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The new law’s global tax provisions have far-reaching impacts on U.S. taxpayers. Here’s a look at three major changes affecting both inbound and outbound multinational companies.

Tax strategies

Tax Reform Substantially Changes US International Provisions for Businesses

  • David Springsteen
  • 1/11/2018

The Tax Cuts and Jobs Act contains U.S. international tax provisions that significantly affect both inbound and outbound multinational companies. These are designed to make our international tax system more competitive, drive domestic growth, and protect the U.S. tax base.

The new tax reform law intends to bring the U.S. international tax system more in line with other Organization for Economic and Cooperative Development (OECD) member countries. The legislation also aims to protect the U.S. tax base by imposing certain base erosion provisions which limit or tax payments between U.S. and foreign related parties.

This has also been an area of focus by the OECD through its base erosion and profit shifting (BEPS) initiative. It has yet to be determined whether the base erosion and anti-abuse tax (BEAT) and the foreign-derived intangible income (FDII) provisions will be challenged by the World Trade Organization as unfair trade practices and illegal export subsidies.

Participation exemption system for taxation of foreign income

The new participation exemption system is implemented through a 100 percent dividends-received deduction for domestic C corporations receiving dividends from 10 percent specified foreign corporations. As the United States moves to a territorial system of taxation, there is a transition tax on deferred foreign earnings for all U.S. persons that are 10 percent shareholders in a specified foreign corporation.

Foreign earnings that have not been previously subject to U.S. taxation held in cash and cash equivalents are subject to a 15.5 percent rate, while non-cash amounts attract an 8 percent rate. The tax on the deferred foreign earnings is eligible to be paid over eight years on an escalating scale, and S corporation shareholders may elect to defer the tax until a triggering event (e.g., sale of S corporation stock, liquidation of an S corporation, etc.).

Rules related to passive and mobile income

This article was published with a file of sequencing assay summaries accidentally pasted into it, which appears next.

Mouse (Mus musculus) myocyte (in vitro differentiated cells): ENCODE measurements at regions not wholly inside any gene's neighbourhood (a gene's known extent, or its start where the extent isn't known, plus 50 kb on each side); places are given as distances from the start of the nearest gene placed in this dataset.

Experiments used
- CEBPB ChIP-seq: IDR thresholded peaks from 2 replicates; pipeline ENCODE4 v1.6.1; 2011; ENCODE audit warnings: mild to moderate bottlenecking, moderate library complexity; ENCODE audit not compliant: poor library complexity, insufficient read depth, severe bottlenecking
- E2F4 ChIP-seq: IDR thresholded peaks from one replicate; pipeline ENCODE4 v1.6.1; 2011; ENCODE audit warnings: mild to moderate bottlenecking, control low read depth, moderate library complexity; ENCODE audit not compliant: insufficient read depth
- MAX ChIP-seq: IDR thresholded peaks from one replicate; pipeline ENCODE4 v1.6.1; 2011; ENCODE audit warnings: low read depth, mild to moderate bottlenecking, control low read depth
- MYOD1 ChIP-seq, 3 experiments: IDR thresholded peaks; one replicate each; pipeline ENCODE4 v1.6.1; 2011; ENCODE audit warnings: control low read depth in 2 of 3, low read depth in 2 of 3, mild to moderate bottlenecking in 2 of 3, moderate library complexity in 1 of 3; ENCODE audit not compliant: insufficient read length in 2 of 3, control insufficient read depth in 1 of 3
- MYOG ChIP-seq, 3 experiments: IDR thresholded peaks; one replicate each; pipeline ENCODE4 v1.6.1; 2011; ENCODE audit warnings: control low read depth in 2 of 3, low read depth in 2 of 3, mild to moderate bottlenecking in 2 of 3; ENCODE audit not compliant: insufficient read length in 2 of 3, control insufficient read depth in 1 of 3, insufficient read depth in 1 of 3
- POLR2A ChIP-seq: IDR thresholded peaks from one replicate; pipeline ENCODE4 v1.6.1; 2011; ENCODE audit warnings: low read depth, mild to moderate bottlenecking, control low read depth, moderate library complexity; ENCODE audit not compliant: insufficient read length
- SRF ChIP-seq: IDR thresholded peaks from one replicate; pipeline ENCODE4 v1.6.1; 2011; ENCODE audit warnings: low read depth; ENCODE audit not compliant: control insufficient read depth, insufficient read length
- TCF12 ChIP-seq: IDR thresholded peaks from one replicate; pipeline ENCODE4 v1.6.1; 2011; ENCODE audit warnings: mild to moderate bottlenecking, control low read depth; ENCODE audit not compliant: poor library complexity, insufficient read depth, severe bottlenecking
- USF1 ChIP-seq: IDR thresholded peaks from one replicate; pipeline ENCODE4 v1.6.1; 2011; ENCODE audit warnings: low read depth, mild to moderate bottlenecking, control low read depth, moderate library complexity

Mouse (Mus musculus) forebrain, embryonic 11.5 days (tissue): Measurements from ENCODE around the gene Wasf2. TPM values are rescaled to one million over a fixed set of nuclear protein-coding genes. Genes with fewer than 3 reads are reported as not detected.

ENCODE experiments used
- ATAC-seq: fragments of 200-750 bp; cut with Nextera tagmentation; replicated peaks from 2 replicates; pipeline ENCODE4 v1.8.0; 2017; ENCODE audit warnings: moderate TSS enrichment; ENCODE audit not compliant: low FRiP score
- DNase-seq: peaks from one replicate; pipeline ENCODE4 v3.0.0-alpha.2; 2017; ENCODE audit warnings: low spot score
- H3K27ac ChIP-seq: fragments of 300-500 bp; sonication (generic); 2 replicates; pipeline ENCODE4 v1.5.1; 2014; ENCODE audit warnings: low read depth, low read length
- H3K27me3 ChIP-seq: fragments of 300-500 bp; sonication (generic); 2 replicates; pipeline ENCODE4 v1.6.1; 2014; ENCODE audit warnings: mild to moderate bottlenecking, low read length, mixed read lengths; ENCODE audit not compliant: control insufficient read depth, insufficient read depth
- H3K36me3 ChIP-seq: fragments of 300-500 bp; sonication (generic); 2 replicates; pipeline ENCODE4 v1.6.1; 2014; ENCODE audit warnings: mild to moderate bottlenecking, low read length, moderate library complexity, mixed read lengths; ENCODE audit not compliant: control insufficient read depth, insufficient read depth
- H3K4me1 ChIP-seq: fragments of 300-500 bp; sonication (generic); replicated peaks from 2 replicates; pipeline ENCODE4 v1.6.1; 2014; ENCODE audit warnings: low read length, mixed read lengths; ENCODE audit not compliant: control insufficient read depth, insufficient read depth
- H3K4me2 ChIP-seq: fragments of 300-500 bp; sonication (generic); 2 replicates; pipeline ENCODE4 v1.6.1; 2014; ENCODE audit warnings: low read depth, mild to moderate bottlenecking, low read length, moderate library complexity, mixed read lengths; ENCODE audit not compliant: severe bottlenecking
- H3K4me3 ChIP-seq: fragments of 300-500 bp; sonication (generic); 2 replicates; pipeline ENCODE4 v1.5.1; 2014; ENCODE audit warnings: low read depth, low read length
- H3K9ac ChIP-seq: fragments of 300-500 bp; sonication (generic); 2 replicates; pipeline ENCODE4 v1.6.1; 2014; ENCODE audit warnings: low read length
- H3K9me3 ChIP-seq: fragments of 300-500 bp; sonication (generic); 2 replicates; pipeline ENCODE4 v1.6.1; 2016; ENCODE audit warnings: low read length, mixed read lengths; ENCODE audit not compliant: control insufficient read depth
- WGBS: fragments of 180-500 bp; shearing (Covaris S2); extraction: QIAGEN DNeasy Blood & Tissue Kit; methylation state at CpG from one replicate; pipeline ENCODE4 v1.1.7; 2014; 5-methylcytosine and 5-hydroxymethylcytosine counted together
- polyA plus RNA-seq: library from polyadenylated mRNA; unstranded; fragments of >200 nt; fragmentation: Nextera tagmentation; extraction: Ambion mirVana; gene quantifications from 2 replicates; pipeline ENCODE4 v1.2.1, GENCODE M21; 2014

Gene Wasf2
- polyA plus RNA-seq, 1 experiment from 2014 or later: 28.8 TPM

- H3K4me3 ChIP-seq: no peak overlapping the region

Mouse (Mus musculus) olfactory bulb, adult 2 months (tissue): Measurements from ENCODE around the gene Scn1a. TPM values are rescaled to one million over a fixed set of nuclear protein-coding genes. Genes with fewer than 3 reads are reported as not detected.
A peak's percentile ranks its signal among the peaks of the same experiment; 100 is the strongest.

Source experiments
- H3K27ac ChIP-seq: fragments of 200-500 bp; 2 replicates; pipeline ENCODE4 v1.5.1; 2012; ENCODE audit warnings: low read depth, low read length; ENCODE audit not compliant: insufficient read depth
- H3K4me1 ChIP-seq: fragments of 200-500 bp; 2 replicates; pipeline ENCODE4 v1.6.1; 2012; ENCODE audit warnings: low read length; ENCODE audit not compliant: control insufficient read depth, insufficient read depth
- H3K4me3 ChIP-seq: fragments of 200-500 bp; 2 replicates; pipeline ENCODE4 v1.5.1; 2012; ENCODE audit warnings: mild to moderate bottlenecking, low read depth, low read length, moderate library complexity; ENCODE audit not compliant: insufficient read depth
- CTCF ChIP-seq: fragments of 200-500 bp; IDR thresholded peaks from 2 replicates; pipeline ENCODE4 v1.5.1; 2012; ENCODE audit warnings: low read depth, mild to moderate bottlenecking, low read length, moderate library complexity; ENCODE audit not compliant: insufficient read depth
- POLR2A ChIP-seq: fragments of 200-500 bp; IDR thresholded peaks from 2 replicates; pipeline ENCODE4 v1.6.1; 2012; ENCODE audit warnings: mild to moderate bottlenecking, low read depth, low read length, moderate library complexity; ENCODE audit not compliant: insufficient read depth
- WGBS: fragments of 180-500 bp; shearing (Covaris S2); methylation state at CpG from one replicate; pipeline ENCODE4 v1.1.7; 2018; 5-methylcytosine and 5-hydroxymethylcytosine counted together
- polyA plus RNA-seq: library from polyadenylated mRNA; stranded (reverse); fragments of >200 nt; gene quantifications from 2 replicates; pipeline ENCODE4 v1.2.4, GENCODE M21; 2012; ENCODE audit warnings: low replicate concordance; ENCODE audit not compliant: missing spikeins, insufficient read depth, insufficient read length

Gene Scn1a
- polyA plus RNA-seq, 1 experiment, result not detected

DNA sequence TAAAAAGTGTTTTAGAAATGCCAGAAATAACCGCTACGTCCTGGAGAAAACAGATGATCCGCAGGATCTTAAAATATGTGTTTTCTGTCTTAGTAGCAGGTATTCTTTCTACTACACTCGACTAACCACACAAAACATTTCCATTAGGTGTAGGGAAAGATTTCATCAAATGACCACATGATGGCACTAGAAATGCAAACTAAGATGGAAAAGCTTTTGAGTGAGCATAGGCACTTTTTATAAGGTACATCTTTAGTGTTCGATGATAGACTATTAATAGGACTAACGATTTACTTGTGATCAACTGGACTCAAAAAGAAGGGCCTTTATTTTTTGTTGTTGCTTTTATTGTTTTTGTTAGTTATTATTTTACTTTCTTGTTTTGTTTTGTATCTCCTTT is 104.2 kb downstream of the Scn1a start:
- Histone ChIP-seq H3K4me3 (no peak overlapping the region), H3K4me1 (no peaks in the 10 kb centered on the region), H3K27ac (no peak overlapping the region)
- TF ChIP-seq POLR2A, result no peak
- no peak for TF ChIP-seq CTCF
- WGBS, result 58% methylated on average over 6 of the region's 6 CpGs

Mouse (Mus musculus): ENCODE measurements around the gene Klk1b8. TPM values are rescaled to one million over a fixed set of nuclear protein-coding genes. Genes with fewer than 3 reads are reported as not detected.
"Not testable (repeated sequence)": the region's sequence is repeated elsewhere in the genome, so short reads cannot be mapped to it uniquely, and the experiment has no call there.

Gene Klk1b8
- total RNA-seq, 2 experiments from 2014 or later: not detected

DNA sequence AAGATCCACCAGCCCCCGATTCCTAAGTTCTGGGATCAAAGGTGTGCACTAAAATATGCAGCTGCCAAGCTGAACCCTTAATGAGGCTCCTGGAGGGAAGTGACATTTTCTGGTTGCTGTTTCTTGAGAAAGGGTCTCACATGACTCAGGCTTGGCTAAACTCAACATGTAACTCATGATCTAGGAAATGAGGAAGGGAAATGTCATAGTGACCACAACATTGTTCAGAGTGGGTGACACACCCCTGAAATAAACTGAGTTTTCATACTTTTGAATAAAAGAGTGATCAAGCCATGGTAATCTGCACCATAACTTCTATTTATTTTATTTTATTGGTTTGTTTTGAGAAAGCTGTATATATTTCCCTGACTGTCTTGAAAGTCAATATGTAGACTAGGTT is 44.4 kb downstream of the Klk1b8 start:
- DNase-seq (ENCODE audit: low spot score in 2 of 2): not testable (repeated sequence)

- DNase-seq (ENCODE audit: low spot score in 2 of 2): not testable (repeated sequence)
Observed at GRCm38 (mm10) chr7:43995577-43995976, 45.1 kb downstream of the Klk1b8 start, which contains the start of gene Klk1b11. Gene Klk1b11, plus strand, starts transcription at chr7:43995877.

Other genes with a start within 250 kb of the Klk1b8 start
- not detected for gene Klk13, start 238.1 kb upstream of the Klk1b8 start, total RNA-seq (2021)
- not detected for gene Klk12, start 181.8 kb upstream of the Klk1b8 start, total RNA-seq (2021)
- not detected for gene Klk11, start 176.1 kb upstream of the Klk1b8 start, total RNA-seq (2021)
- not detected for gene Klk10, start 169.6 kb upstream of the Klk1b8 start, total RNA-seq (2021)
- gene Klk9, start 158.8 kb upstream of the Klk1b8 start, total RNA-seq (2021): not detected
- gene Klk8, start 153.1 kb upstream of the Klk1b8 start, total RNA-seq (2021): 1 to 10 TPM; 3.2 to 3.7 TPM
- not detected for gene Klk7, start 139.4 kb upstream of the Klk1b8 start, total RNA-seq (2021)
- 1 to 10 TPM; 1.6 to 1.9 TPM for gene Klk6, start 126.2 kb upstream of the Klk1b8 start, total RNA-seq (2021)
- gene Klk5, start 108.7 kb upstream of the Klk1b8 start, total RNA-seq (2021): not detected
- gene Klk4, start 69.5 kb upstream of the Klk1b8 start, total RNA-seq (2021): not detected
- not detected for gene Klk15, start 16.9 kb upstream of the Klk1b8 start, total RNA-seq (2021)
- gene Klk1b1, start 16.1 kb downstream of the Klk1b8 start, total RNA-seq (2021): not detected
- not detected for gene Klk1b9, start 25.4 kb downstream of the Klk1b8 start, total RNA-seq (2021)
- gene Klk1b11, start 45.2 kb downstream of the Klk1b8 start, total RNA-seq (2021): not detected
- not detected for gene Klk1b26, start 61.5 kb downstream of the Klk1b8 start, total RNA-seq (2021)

There is now a 37.5 percent deduction for foreign-derived intangible income for U.S. corporations. In addition, there is a global intangible low-taxed income (GILTI) inclusion provision for income earned in offshore controlled foreign corporations that exceeds a minimum rate of return on tangible assets. This is applicable to all U.S. persons owning these foreign entities.

These provisions employ the “carrot and stick” approach to ensure that moveable intangible income is taxed at a minimum rate of 13.125 percent for FDII and 10.5 percent for GILTI. The FDII provision is similar to “patent box” regimes used by foreign jurisdictions to encourage locating and maintaining intangible property within their jurisdiction by providing a favorable tax rate on income associated with intangibles.

Prevention of base erosion

The BEAT applies to U.S. corporations with $500 million or more in average gross receipts and make base erosion payments that exceed 3 percent of deductible expenses. It operates similarly to the repealed corporate alternative minimum tax (AMT) regime, where the taxpayer pays the higher of its regular tax liability or the liability calculated under the BEAT.

The BEAT adds back the base erosion payments and calculates the liability at a 10 percent rate. Base erosion payments include any amount accrued or paid to a related foreign person that reduces U.S. taxable income but does not include cost of goods sold (COGS), which is a reduction to income.

Notable provisions not included in the final law

Various proposed versions of the tax reform bill included new or removed existing international provisions that ultimately didn’t become part of the final legislation. Most notable among these were the creation of Section 163(n) (which would have limited U.S. interest deductions if U.S. indebtedness exceeded 110 percent of the worldwide group’s indebtedness) and the repeal of IC-DISC. Though IC-DISC is alive and well, consideration should be given to its future benefit under certain scenarios as the benefit may be diminished because of the new pass-through deduction.

Effective dates of new provisions

The international provisions are generally applicable for tax years beginning after December 31, 2017, while the transition tax is applicable to tax years beginning in 2017. In addition, several provisions also have rate changes that are triggered for tax years beginning after December 31, 2025.

How we can help

Our international tax professionals can help you understand and apply these complex provisions based on your company’s specific fact patterns and multinational situations. We can work with you to optimize tax benefits and mitigate exposure to risk.